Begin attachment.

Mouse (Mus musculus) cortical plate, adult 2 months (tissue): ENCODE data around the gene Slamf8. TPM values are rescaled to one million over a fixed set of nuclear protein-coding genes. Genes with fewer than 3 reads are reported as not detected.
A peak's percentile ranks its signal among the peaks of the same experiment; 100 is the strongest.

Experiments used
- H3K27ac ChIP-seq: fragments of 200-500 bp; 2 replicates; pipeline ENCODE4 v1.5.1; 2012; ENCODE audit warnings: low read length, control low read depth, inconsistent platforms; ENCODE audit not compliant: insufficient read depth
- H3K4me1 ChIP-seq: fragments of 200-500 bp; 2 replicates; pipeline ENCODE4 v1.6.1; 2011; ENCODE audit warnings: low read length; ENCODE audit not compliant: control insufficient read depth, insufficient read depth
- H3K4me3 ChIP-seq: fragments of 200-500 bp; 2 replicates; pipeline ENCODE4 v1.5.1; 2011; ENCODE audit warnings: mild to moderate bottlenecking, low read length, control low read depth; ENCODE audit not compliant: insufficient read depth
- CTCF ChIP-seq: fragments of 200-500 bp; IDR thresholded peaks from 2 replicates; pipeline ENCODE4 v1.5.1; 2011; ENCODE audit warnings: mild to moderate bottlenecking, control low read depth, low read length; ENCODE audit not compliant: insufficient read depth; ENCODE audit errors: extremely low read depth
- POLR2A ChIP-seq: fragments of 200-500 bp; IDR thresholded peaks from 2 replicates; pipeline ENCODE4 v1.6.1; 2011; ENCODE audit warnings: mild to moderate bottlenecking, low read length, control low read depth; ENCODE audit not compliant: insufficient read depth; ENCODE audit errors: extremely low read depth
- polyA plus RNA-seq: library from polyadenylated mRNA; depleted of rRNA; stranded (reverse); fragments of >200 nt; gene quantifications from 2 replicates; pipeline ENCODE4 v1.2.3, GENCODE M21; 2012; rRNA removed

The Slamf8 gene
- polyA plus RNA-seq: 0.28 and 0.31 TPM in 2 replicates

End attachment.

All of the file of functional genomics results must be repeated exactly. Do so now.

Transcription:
Mouse (Mus musculus) cortical plate, adult 2 months (tissue): ENCODE data around the gene Slamf8. TPM values are rescaled to one million over a fixed set of nuclear protein-coding genes. Genes with fewer than 3 reads are reported as not detected.
A peak's percentile ranks its signal among the peaks of the same experiment; 100 is the strongest.

Experiments used
- H3K27ac ChIP-seq: fragments of 200-500 bp; 2 replicates; pipeline ENCODE4 v1.5.1; 2012; ENCODE audit warnings: low read length, control low read depth, inconsistent platforms; ENCODE audit not compliant: insufficient read depth
- H3K4me1 ChIP-seq: fragments of 200-500 bp; 2 replicates; pipeline ENCODE4 v1.6.1; 2011; ENCODE audit warnings: low read length; ENCODE audit not compliant: control insufficient read depth, insufficient read depth
- H3K4me3 ChIP-seq: fragments of 200-500 bp; 2 replicates; pipeline ENCODE4 v1.5.1; 2011; ENCODE audit warnings: mild to moderate bottlenecking, low read length, control low read depth; ENCODE audit not compliant: insufficient read depth
- CTCF ChIP-seq: fragments of 200-500 bp; IDR thresholded peaks from 2 replicates; pipeline ENCODE4 v1.5.1; 2011; ENCODE audit warnings: mild to moderate bottlenecking, control low read depth, low read length; ENCODE audit not compliant: insufficient read depth; ENCODE audit errors: extremely low read depth
- POLR2A ChIP-seq: fragments of 200-500 bp; IDR thresholded peaks from 2 replicates; pipeline ENCODE4 v1.6.1; 2011; ENCODE audit warnings: mild to moderate bottlenecking, low read length, control low read depth; ENCODE audit not compliant: insufficient read depth; ENCODE audit errors: extremely low read depth
- polyA plus RNA-seq: library from polyadenylated mRNA; depleted of rRNA; stranded (reverse); fragments of >200 nt; gene quantifications from 2 replicates; pipeline ENCODE4 v1.2.3, GENCODE M21; 2012; rRNA removed

The Slamf8 gene
- polyA plus RNA-seq: 0.28 and 0.31 TPM in 2 replicates